War of the Rebellion: Serial 021 Page 0153 Chapter XXVII. EXPEDITION FROM FORT UNION, N. MEX.

Search Civil War Official Records

It affords me great pleasure to be able to state that both officers and men behaved nobly, executing all orders promptly and correctly.

All of which is respectfully submitted.

Yours, respectfully,


Colonel, Commanding.

Lieutenant R. M. FRANKLIN,

Actg. Asst. Adjt. General, Sub-Military District of Houston.

OCTOBER 9-NOVEMBER 25, 1862.-Expedition from Fort Union to the Canadian River and Utah Creek, N. Mex.


No. 1.-Captain William H. Backus, Second Colorado Infantry.

No. 2.-Lieutenant George L. Shoup, Second Colorado Infantry.

No. 1. Report of Captain William H. Backus, Second Colorado Infantry.

FORT UNION, N. MEX., December 1, 1862.

SIR: I have the honor to report the following operations of my company since my last report:

On November 1 one of the men sent to guard the wagons that had gone to Hatch's Ranch for forage returned and reported a camp of Mexicans about 45 miles from camp, on the Fort Smith road. From what he could learn from the drivers they were a part of a large party which had undertaken to go down the Pecos, but had been turned back by the troops there, and were now waiting for the remainder of their company to come up, and were then determined to go on down the country, if they had to cut the soldiers' throats. The man left the camp at night and rode all night to bring me the information at camp.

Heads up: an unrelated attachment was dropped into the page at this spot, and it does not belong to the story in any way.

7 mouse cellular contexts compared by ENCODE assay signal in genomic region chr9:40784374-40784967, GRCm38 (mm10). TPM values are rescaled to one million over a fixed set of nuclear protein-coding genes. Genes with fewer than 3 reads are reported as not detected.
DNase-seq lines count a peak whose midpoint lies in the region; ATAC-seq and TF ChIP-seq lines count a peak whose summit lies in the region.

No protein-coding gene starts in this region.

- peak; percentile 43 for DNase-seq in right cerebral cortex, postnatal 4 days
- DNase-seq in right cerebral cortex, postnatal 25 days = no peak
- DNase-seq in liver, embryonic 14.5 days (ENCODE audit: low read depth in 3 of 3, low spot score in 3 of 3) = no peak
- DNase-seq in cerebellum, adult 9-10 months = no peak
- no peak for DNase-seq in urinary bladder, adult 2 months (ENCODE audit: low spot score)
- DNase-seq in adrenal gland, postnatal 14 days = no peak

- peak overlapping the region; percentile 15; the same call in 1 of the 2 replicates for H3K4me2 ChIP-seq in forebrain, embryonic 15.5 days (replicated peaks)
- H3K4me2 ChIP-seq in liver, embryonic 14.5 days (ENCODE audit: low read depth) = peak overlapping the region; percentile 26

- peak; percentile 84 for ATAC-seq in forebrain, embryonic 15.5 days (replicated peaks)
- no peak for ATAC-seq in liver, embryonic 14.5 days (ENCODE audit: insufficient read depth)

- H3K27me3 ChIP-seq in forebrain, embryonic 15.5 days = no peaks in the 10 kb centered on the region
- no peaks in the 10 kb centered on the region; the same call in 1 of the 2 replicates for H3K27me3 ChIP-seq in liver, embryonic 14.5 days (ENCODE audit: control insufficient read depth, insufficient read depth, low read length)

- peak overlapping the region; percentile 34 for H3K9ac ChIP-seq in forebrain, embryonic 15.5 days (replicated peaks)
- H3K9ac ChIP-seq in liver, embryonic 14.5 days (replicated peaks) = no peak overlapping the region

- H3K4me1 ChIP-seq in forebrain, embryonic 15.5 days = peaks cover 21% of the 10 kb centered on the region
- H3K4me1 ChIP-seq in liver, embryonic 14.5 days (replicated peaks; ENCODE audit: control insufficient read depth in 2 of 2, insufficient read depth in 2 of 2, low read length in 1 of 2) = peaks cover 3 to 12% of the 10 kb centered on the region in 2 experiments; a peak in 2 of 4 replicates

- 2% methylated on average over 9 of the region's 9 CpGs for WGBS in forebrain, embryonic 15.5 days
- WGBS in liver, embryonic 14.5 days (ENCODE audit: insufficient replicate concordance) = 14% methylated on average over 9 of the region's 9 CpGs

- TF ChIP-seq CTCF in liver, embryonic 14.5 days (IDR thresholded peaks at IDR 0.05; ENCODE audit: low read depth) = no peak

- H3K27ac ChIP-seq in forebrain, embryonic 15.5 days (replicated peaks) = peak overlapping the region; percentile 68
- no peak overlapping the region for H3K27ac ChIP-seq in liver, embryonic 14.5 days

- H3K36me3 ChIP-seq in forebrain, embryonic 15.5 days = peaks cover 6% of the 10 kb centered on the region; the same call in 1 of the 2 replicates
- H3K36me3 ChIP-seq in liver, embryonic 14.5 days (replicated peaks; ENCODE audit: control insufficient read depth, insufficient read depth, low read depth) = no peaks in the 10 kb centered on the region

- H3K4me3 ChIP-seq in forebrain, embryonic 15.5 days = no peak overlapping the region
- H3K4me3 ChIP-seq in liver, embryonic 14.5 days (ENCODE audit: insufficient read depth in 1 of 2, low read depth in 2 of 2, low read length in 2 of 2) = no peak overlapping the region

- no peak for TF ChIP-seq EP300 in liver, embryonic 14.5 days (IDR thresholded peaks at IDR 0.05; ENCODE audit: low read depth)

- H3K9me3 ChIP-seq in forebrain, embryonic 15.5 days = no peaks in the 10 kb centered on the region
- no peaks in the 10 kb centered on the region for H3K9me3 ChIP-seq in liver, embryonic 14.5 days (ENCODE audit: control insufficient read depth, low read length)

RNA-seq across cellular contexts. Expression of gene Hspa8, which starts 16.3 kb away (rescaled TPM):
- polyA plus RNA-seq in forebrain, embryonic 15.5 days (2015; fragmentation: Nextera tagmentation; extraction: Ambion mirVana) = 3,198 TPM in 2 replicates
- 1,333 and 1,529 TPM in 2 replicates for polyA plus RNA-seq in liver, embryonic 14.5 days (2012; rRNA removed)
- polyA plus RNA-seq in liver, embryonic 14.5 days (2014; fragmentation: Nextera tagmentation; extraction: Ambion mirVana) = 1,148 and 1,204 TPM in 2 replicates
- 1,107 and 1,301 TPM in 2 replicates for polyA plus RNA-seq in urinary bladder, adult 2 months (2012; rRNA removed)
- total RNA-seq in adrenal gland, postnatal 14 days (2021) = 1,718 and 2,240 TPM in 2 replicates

November 2 I started for the road at midnight, with 20 men, to be ready for them when they came along. Arrived at the road at daylight, but saw no Mexicans; went on up the road 20 miles farther, to where they were encamped the night before; found that they had turned back; sent 2 men on after them and marched the remainder back to camp. The 2 men sent to look for the Mexican train returned to the camp on the 5th instant, at 4 p.m., reporting that the Mexicans were encamped about 15 miles from where they were first discovered, and that they had increased in number to 30 wagons and over 100 men. I sent out a spy, to keep well up the road and give me timely notice of their approach.

November 6 they came in at 10 p.m. and reported the train coming down the road. Got 20 men ready and started at midnight for the road again to meet them. The train came on in sight at 4 p.m.; arrested the owners and had the train camped. Found that the wagons contained no loading. There were about 150 head of loose, fat cattle, besides those attached to the wagons. They said that they wished to go below to hunt buffalo. I told them that they could go, but they must leave their surplus cattle, which they declined to do, and on the morning of the 8th turned back, and I marched to camp.

While I was examining the Mexican train on the 7th a messenger